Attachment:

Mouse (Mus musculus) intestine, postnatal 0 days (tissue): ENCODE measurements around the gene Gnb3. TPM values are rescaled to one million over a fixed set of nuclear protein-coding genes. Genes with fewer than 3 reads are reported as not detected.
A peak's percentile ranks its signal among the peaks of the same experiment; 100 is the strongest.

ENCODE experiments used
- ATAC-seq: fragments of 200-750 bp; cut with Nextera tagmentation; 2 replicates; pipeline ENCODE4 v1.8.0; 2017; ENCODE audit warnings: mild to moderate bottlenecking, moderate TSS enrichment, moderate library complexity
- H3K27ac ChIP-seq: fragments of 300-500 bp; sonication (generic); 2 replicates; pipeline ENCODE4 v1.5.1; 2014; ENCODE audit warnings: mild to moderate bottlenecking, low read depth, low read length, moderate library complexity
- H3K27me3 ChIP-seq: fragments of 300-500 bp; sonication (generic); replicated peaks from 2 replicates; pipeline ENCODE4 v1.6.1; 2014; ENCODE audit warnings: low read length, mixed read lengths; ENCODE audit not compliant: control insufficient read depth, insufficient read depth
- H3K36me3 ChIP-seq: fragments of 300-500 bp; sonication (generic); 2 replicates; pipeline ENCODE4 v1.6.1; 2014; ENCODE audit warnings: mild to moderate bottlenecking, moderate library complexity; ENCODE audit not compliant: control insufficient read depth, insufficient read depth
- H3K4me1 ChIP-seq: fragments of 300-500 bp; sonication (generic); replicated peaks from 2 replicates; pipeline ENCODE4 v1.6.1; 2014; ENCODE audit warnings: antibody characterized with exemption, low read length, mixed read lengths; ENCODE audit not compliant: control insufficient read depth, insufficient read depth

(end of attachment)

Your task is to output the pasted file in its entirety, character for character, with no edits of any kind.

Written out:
Mouse (Mus musculus) intestine, postnatal 0 days (tissue): ENCODE measurements around the gene Gnb3. TPM values are rescaled to one million over a fixed set of nuclear protein-coding genes. Genes with fewer than 3 reads are reported as not detected.
A peak's percentile ranks its signal among the peaks of the same experiment; 100 is the strongest.

ENCODE experiments used
- ATAC-seq: fragments of 200-750 bp; cut with Nextera tagmentation; 2 replicates; pipeline ENCODE4 v1.8.0; 2017; ENCODE audit warnings: mild to moderate bottlenecking, moderate TSS enrichment, moderate library complexity
- H3K27ac ChIP-seq: fragments of 300-500 bp; sonication (generic); 2 replicates; pipeline ENCODE4 v1.5.1; 2014; ENCODE audit warnings: mild to moderate bottlenecking, low read depth, low read length, moderate library complexity
- H3K27me3 ChIP-seq: fragments of 300-500 bp; sonication (generic); replicated peaks from 2 replicates; pipeline ENCODE4 v1.6.1; 2014; ENCODE audit warnings: low read length, mixed read lengths; ENCODE audit not compliant: control insufficient read depth, insufficient read depth
- H3K36me3 ChIP-seq: fragments of 300-500 bp; sonication (generic); 2 replicates; pipeline ENCODE4 v1.6.1; 2014; ENCODE audit warnings: mild to moderate bottlenecking, moderate library complexity; ENCODE audit not compliant: control insufficient read depth, insufficient read depth
- H3K4me1 ChIP-seq: fragments of 300-500 bp; sonication (generic); replicated peaks from 2 replicates; pipeline ENCODE4 v1.6.1; 2014; ENCODE audit warnings: antibody characterized with exemption, low read length, mixed read lengths; ENCODE audit not compliant: control insufficient read depth, insufficient read depth